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Introduction to active galaxies
Introduction to active galaxies

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7 course Summary

7.1 The spectra of galaxies

  • The spectrum of a galaxy is the composite spectrum of the objects of which it is composed.

  • The optical spectrum of a normal galaxy contains contributions from stars and HII regions. An elliptical galaxy has no HII regions and has an optical spectrum that looks somewhat like a stellar spectrum but with rather fainter absorption lines. A spiral galaxy has both stars and star-forming regions, and its optical spectrum is the composite of its stars and its HII regions (which show rather weak emission lines).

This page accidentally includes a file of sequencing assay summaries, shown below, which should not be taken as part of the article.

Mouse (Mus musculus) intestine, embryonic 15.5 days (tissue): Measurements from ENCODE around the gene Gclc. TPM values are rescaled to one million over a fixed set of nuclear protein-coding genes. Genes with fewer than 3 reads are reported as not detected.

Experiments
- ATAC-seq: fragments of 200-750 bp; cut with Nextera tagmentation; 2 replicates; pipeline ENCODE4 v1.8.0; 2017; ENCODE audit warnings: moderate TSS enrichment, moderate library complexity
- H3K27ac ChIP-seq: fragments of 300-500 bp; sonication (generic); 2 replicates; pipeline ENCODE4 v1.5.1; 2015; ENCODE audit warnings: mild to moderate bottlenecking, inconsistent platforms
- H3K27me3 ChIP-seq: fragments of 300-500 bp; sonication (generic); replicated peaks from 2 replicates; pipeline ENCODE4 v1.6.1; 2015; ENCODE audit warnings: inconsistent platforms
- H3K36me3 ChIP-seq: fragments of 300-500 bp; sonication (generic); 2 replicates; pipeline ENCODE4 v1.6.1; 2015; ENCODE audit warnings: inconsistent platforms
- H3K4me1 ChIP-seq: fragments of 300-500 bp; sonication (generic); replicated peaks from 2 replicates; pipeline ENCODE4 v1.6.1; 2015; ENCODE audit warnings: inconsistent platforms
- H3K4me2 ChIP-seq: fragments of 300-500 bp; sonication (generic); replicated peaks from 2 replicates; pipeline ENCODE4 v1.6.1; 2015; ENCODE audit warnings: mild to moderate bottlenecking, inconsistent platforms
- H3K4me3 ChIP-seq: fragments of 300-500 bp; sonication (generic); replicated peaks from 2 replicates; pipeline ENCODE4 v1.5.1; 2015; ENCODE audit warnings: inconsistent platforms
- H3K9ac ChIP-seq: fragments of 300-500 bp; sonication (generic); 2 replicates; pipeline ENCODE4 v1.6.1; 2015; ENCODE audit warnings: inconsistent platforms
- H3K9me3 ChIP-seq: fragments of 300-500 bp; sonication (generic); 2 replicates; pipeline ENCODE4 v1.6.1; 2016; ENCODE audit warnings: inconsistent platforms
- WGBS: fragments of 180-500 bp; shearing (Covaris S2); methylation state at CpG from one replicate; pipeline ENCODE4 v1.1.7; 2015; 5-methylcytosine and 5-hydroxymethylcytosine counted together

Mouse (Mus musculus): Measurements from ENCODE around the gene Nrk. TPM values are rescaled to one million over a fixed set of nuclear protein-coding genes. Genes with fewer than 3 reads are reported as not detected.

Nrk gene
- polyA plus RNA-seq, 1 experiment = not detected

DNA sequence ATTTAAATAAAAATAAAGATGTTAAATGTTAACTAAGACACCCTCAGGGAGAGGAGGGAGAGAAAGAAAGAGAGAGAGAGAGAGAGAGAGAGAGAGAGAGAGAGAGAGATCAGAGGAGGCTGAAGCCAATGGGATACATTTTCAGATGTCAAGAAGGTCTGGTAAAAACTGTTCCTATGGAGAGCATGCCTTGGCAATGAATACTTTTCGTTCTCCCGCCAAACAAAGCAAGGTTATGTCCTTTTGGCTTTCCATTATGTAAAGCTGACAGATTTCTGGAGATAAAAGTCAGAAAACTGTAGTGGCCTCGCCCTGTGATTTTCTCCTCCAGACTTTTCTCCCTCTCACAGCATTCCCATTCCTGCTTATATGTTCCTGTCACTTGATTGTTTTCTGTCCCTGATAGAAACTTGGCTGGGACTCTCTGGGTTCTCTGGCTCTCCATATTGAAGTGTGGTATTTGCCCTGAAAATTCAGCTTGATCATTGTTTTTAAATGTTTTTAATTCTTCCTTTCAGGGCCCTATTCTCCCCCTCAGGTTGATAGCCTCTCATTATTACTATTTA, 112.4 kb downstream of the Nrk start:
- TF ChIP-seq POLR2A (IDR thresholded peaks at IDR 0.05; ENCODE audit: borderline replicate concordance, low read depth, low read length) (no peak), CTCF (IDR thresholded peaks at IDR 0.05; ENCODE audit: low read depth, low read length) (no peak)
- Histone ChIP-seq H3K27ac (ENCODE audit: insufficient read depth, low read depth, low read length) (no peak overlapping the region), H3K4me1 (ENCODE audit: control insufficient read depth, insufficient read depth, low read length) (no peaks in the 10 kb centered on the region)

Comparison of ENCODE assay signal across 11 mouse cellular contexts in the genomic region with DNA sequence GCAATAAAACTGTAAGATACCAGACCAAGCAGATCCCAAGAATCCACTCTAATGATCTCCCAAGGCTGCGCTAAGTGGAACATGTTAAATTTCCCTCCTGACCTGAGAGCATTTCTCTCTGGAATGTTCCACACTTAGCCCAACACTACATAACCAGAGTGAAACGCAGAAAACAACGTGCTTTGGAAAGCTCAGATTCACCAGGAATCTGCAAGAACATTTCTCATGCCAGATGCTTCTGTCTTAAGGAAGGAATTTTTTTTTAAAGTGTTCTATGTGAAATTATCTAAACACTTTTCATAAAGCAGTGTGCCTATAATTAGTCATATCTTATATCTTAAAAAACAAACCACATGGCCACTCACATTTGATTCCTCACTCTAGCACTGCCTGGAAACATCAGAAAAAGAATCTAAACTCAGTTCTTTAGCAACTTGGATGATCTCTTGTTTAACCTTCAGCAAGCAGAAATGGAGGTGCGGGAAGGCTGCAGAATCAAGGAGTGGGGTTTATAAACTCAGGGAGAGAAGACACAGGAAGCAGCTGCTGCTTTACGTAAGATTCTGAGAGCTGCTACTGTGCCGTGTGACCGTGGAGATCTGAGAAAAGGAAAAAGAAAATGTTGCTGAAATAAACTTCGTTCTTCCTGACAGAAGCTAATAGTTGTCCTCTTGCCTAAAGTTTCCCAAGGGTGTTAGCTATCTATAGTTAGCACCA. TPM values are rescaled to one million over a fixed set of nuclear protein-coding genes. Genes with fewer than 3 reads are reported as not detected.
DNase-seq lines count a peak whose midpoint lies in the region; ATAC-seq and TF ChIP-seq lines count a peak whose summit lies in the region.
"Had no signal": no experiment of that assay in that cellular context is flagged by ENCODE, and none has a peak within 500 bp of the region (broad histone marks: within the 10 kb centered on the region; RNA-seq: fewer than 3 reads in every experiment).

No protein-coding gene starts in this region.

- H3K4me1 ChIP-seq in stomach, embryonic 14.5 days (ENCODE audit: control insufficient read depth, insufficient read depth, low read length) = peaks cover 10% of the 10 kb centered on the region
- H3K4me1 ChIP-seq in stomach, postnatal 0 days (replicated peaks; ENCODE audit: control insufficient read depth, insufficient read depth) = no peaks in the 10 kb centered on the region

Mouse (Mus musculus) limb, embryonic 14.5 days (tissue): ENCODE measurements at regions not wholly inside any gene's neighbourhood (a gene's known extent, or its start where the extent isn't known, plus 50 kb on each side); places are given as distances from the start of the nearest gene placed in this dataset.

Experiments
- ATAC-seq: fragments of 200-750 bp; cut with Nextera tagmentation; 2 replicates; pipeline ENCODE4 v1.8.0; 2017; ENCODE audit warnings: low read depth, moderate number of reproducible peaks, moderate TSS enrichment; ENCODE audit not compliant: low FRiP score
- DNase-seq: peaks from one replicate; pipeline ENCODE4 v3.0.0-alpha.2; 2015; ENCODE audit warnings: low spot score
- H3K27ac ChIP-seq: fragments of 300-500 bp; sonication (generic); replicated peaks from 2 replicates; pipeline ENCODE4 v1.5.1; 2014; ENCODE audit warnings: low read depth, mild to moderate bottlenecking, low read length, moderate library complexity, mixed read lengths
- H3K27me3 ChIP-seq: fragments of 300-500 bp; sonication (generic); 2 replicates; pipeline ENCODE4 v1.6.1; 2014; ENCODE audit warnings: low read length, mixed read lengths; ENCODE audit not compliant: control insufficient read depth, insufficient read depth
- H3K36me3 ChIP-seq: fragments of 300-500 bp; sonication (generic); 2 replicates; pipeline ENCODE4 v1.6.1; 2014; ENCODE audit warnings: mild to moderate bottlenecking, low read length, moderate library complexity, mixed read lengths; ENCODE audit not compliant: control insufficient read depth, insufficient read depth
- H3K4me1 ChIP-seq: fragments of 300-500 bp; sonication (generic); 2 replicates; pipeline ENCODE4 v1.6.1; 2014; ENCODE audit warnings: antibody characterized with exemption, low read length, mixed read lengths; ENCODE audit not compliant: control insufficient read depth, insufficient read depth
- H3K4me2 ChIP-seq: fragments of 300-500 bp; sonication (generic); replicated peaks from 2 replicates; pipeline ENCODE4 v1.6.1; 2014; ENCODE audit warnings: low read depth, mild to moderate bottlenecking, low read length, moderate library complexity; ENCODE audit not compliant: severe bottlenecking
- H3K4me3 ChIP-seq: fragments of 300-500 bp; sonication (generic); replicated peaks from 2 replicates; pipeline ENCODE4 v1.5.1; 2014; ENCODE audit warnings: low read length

• The widths of spectral lines from a galaxy may be affected by Doppler broadening due either to thermal motion or to bulk motion of the emitting material.

  • An active galaxy has an optical spectrum that is the composite of the spectrum of a normal galaxy and powerful additional radiation characterised by strong emission lines. The broadening comes from bulk motion of the emitting gas.

  • A broadband spectrum comprises radiation from a galaxy over all wavelength ranges. To judge a broadband spectrum fairly, it is necessary to use a λFλ plot on logarithmic axes which is called a spectral energy distribution (SED).

  • The SEDs of normal galaxies peak at optical wavelengths while the SEDs of active galaxies show emission of substantial amounts of energy across a wide range of wavelengths that cannot be attributed to emission from stars alone.